Bamburgh Castle - a photographer's dream
The imposing Bamburgh castle could well be Britain's most-photographed, due to its stunning location on the wild Northumberland coast. With the stretch of sand in the foreground, it has been used in many films and television programmes as a backdrop for stories of invasion or battle.
Bamburgh Castle is one of the largest inhabited castles in the country, having been in private ownership since the 1500s.
Forts have been on this spot since the Dark Ages, reflecting its strong defensive position on top of a long volcanic crag overlooking the North Sea. The Normans built a castle which remains as the core of the current building. After the castle's owner rebelled against the monarchy and lost, the castle passed to the Crown.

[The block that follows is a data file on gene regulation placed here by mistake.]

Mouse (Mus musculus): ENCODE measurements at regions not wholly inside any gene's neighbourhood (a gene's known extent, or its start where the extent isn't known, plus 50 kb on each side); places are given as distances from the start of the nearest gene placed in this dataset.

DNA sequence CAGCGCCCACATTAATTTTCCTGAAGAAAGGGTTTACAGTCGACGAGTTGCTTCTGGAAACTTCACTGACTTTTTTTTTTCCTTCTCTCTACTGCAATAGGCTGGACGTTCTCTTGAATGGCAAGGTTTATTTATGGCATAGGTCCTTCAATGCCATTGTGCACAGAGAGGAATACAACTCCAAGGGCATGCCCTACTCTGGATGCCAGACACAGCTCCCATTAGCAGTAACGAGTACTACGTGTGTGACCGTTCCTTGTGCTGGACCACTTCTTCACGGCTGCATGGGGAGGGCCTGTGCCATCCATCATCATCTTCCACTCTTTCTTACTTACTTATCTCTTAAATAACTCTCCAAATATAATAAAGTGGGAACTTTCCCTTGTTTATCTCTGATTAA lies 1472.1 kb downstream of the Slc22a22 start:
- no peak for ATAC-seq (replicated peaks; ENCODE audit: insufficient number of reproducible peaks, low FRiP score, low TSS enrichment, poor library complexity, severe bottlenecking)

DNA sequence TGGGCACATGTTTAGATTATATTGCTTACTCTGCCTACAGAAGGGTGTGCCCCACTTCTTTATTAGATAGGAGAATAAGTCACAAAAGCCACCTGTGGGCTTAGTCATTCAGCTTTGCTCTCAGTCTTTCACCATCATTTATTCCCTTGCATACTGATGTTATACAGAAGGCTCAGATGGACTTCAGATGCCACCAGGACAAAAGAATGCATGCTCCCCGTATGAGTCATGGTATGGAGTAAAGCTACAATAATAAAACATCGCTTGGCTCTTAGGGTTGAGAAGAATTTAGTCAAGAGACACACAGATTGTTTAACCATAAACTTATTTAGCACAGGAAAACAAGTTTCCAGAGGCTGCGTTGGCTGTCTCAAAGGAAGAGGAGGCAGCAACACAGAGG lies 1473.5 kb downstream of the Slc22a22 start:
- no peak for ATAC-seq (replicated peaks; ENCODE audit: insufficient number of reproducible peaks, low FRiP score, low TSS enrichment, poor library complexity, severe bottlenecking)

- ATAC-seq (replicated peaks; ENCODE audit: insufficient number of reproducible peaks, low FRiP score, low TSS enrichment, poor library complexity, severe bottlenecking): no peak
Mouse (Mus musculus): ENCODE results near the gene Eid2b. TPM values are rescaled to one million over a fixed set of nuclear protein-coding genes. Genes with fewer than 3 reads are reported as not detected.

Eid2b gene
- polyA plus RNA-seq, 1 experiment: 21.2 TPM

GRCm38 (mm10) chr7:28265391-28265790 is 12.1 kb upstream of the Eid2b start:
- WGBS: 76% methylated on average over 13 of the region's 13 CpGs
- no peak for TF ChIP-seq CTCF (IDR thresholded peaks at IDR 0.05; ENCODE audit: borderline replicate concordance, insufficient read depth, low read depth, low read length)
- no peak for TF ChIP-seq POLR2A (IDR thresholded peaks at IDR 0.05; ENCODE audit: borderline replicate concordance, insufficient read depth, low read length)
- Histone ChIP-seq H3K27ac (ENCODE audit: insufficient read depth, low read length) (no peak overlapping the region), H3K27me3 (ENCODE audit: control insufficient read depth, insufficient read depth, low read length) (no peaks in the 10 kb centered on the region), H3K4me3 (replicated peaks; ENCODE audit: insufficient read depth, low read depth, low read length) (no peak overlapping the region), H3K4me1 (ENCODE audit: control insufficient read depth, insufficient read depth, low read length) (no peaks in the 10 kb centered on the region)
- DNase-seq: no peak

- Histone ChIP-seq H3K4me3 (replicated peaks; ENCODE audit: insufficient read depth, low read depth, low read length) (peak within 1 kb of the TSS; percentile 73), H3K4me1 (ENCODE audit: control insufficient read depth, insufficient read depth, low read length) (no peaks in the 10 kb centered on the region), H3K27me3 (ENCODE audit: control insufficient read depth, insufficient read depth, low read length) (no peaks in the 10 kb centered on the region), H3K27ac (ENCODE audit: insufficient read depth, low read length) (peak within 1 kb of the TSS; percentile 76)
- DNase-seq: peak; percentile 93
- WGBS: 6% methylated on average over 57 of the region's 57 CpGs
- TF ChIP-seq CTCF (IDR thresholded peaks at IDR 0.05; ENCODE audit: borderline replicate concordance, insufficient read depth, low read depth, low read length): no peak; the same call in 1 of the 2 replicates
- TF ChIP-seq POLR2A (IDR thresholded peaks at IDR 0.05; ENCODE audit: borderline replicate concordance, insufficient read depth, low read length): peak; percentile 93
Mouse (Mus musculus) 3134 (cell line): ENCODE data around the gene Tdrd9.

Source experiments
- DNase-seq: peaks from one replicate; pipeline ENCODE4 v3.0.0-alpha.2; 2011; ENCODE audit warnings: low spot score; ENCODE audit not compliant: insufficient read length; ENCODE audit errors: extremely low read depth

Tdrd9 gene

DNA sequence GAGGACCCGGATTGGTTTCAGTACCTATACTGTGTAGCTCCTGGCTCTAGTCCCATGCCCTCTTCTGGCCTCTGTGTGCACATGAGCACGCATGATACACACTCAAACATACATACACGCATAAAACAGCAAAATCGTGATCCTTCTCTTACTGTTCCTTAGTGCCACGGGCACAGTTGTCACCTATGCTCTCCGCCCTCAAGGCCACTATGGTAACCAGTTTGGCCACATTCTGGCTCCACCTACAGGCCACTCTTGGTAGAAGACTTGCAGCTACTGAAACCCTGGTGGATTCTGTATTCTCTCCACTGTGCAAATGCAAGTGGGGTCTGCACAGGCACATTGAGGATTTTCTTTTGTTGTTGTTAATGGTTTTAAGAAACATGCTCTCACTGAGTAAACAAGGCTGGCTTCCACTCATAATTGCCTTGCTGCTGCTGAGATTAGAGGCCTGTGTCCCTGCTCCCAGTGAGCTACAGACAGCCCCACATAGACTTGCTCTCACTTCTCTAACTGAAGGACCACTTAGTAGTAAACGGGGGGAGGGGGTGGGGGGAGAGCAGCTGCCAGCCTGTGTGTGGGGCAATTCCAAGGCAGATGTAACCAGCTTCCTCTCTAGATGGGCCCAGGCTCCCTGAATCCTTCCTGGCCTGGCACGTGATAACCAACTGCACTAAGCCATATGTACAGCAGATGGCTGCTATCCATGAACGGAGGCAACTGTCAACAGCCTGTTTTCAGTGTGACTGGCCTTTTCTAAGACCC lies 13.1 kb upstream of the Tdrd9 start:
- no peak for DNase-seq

In 1464, during the Wars of the Roses, it became the first castle in England to be defeated by artillery, at the end of a nine-month siege by Richard Neville, 16th Earl of Warwick, the Yorkist "Kingmaker".
Passing into private ownership in the mid 1500s, by the 17th century financial difficulties led to the castle deteriorating. But it was rescued by various owners during the 18th and 19th centuries, and finally bought by the Victorian era industrialist William Armstrong in 1894, who completed its restoration.
Bamburgh castle still belongs to the Armstrong family and is open to the public, as is the nearby mansion Cragside, also built by Armstrong, and the first house in the world to be lit by hydroelectricity.
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